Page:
Nutrients 2014, 6(1), 371-381; doi:10.3390/nu6010371

Dietary Proteins and Angiogenesis

1,2,* email and 1,2email
Received: 1 November 2013; in revised form: 17 December 2013 / Accepted: 9 January 2014 / Published: 17 January 2014
(This article belongs to the Special Issue Dietary Protein and Human Health)
This is an open access article distributed under the Creative Commons Attribution License which permits unrestricted use, distribution, and reproduction in any medium, provided the original work is properly cited.
Abstract: Both defective and persistent angiogenesis are linked to pathological situations in the adult. Compounds able to modulate angiogenesis have a potential value for the treatment of such pathologies. Several small molecules present in the diet have been shown to have modulatory effects on angiogenesis. This review presents the current state of knowledge on the potential modulatory roles of dietary proteins on angiogenesis. There is currently limited available information on the topic. Milk contains at least three proteins for which modulatory effects on angiogenesis have been previously demonstrated. On the other hand, there is some scarce information on the potential of dietary lectins, edible plant proteins and high protein diets to modulate angiogenesis.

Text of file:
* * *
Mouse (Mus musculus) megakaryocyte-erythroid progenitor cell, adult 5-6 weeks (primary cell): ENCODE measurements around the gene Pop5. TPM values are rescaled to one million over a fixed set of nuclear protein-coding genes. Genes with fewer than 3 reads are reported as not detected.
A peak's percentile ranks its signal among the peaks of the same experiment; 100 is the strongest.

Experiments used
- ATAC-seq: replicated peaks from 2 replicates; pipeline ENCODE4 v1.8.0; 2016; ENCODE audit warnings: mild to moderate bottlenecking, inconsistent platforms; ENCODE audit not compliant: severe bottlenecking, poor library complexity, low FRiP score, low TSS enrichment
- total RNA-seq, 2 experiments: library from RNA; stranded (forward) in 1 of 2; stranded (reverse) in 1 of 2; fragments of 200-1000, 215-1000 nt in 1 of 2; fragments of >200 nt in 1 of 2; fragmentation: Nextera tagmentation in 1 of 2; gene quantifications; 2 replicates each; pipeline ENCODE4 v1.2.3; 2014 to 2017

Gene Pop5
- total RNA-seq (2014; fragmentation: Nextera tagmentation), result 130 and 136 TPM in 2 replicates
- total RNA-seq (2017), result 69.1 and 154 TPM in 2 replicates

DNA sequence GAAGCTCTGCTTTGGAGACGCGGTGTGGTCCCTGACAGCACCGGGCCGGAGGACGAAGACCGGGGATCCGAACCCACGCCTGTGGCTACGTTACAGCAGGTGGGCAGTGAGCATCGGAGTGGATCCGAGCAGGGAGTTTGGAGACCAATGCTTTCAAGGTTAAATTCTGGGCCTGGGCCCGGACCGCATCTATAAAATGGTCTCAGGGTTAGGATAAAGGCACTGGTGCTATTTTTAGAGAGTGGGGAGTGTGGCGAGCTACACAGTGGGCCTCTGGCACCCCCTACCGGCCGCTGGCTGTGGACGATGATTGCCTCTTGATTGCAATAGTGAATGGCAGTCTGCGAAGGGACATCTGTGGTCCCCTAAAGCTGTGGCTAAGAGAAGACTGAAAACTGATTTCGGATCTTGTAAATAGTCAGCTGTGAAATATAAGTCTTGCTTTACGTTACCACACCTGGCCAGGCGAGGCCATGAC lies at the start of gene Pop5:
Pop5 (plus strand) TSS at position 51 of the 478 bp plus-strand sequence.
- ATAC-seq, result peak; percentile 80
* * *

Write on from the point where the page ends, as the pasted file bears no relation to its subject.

Keywords: dietary proteins; angiogenesis; lactoferrin; lactadherin; angiogenin-2; lactoferricin; food lectins; soy protein; high protein diets
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MDPI and ACS Style

Medina, M.Á.; Quesada, A.R. Dietary Proteins and Angiogenesis. Nutrients 2014, 6, 371-381.

AMA Style

Medina MÁ, Quesada AR. Dietary Proteins and Angiogenesis. Nutrients. 2014; 6(1):371-381.

Chicago/Turabian Style

Medina, Miguel Á.; Quesada, Ana R. 2014. "Dietary Proteins and Angiogenesis." Nutrients 6, no. 1: 371-381.

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